This National Cybersecurity Awareness Month, many are learning more about cyber risks and the way everyone can be safer online. Often, risks occur during retail shopping—but now, Google is making mobile payments easier by eliminating the precariousness of the online checkout.
Pay with Google is the company’s new way for Android users to purchase things quicker and easier. Now, Android users can use the credit or debit card they provide to Google when signing up for Google products like YouTube, Google Play, and more. You can select this payment when purchasing something new, just authenticate it using a security code.
This process skips the need to fill out any forms or payment details—making mobile and online shopping that much swifter.
When launched, Pay with Google will work with 15 online outlets, including Door Dash, Postmates, and Kayak, with others like Stub Hub and Airbnb coming soon.
For those who have their own app or website, Google wants developers to include Pay with Google into products through the Google Payment API.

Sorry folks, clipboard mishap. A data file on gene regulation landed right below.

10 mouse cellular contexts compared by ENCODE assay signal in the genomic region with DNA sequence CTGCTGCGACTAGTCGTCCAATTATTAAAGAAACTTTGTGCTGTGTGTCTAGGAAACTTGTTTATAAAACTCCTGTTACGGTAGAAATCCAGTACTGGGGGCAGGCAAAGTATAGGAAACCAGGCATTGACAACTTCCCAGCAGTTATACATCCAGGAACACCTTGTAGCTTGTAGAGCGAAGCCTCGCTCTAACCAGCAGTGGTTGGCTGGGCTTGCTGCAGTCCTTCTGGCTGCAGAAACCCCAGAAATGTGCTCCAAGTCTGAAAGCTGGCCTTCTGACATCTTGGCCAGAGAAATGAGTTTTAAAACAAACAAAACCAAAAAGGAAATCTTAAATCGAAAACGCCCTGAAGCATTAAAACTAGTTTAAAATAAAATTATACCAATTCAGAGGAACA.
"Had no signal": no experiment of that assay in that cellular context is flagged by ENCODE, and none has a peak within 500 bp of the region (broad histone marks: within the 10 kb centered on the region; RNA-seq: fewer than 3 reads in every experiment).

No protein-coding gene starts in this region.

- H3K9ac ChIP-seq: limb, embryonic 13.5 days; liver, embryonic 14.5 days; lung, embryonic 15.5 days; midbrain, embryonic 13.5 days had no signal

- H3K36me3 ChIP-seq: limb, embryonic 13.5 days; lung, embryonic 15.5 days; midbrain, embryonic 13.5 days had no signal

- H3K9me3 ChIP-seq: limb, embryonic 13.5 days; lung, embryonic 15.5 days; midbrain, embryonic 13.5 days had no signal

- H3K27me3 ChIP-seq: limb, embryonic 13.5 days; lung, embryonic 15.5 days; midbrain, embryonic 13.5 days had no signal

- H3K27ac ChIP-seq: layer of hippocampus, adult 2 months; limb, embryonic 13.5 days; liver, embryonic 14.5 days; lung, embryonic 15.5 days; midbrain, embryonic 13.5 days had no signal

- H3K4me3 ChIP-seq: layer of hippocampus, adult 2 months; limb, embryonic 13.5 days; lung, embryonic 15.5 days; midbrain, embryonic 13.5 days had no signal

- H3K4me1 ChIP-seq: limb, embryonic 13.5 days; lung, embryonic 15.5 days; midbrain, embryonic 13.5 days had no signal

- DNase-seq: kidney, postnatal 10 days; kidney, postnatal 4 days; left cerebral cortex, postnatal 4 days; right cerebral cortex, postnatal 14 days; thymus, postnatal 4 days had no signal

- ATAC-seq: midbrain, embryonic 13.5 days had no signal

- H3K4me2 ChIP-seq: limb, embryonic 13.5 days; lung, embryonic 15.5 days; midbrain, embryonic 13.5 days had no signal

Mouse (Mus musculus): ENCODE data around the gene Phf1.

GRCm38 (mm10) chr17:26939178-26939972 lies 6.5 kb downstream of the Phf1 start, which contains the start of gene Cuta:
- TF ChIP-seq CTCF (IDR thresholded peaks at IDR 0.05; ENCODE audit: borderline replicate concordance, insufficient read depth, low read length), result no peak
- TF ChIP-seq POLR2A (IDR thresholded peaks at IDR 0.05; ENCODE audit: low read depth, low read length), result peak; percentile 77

Experiments with payments are also entering biometrics. Anne Field wrote that banks and credit card companies are using individual’s physicality to authenticate user identity. Beyond fingerprint recognition, there’s also voice and face—using the smart phone camera or microphone to match a user’s identity when making a purchase. Other early attempts include matching heart rhythms, how quickly one types, or the way users interact with websites.
Like mobile payments and biometric security, Cisco has identified another four capabilities that will enhance shopper’s experiences in the future.
1. Customer mobile experience—Retailers can use insights from customer data to create a better experience for shoppers. These include targeted offers, mobile help, and product information.
2. Associate productivity—Staff can be productive from anywhere, collaborating with people inside and outside of the business.
3. Security—Retailers must have multi-layered defense of their data and information in order to protect the business and save costs.
4. Unifying retail—Bringing computing platforms together onto one, integrated system aids with operational demands.
With so many opportunities and pathways to shop, it’s important for retailers to have the best end-to-end experiences for their shoppers.